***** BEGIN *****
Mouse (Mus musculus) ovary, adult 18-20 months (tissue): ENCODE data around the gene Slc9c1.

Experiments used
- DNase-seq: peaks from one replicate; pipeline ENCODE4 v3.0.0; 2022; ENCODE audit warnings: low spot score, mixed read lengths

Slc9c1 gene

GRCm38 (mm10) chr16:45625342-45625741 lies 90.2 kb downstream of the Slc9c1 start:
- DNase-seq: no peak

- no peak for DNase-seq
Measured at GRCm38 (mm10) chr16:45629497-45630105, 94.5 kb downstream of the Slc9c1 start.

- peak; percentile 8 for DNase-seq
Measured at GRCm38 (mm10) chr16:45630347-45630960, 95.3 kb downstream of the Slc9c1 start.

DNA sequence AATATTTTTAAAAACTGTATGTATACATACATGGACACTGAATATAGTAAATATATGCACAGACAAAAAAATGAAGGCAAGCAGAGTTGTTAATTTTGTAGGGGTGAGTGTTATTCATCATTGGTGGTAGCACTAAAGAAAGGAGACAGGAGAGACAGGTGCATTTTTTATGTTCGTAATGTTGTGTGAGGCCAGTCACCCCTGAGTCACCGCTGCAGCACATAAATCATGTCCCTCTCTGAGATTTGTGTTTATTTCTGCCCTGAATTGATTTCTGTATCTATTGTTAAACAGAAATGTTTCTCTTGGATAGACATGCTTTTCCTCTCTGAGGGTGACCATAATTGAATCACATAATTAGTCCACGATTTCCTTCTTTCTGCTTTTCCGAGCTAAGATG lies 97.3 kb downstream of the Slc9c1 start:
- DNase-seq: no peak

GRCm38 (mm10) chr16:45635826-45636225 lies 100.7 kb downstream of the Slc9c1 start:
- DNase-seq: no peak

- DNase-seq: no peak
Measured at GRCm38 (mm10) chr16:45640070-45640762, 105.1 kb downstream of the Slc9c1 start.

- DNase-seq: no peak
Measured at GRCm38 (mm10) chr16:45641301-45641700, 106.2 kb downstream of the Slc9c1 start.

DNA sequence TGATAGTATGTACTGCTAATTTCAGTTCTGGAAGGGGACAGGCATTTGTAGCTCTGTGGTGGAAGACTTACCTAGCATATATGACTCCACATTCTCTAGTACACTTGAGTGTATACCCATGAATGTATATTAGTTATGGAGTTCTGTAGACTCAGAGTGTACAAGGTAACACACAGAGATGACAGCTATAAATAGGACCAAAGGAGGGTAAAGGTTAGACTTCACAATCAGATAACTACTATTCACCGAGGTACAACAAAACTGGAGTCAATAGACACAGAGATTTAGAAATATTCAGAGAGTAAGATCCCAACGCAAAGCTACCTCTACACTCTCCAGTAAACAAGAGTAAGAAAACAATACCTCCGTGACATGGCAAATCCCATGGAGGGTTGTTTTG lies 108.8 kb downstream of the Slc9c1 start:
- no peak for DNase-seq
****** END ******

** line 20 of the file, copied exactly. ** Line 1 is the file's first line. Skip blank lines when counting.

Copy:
- no peak for DNase-seq